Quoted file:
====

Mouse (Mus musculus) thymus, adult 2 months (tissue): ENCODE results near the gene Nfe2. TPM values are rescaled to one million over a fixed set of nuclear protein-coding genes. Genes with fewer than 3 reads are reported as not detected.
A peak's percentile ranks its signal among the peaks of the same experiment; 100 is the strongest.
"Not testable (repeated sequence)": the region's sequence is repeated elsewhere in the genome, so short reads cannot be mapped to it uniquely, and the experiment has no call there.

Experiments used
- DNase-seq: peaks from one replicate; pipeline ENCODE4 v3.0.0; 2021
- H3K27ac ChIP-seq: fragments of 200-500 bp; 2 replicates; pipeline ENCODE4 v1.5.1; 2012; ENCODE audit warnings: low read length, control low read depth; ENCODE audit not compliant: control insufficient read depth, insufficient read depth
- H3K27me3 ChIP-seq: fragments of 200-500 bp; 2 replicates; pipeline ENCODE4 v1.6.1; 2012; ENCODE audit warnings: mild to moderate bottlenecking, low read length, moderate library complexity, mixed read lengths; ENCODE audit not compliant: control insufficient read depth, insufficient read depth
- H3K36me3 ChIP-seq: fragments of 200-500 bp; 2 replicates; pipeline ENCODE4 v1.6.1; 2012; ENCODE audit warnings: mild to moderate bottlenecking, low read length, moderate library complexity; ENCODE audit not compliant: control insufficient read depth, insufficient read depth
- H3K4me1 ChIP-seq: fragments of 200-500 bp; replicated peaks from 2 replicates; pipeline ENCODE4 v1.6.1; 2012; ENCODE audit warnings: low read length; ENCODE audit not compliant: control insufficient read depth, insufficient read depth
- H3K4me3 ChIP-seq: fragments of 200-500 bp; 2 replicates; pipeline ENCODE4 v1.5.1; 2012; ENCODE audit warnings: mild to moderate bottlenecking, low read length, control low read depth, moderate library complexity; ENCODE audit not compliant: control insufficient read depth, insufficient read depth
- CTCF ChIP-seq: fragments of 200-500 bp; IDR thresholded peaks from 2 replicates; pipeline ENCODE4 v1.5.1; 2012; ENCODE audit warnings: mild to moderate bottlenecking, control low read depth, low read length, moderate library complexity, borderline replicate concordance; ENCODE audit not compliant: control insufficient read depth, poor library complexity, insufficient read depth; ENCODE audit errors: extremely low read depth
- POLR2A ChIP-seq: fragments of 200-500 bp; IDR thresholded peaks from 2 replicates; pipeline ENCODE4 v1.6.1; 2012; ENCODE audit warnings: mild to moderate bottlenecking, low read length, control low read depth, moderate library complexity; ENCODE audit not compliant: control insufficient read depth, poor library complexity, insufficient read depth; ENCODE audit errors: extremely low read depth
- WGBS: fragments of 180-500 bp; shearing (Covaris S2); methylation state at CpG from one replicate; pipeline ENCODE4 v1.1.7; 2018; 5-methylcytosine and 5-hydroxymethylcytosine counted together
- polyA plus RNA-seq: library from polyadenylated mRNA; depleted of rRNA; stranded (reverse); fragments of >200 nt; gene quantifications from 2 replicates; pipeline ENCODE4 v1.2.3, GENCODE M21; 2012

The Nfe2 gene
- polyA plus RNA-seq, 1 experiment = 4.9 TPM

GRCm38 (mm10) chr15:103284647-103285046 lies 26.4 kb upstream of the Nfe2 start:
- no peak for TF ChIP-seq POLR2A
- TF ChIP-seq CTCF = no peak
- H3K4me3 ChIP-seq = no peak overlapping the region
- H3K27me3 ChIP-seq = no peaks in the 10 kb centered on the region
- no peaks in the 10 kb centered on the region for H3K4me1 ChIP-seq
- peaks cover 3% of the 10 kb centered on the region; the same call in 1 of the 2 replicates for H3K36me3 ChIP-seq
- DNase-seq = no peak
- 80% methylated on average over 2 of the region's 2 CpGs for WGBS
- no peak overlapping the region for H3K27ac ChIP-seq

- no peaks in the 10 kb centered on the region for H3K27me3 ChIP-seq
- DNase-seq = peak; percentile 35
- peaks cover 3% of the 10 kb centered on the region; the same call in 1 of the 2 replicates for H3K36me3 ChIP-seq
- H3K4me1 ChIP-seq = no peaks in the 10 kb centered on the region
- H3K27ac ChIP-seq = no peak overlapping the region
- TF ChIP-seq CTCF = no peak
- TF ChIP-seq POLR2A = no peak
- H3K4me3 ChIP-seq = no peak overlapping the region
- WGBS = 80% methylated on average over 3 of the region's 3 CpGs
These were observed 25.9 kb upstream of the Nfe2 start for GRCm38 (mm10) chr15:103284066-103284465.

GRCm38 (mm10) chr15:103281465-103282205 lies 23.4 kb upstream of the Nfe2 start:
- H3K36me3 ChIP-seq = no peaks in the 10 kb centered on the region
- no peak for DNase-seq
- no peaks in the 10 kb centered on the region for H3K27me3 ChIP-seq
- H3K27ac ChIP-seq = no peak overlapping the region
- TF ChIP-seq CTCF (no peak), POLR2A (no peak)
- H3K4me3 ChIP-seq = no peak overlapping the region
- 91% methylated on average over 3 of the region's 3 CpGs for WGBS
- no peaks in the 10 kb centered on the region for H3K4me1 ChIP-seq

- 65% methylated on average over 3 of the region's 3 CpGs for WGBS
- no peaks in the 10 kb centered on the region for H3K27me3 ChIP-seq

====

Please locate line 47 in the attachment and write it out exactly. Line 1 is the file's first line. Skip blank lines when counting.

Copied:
- no peaks in the 10 kb centered on the region for H3K27me3 ChIP-seq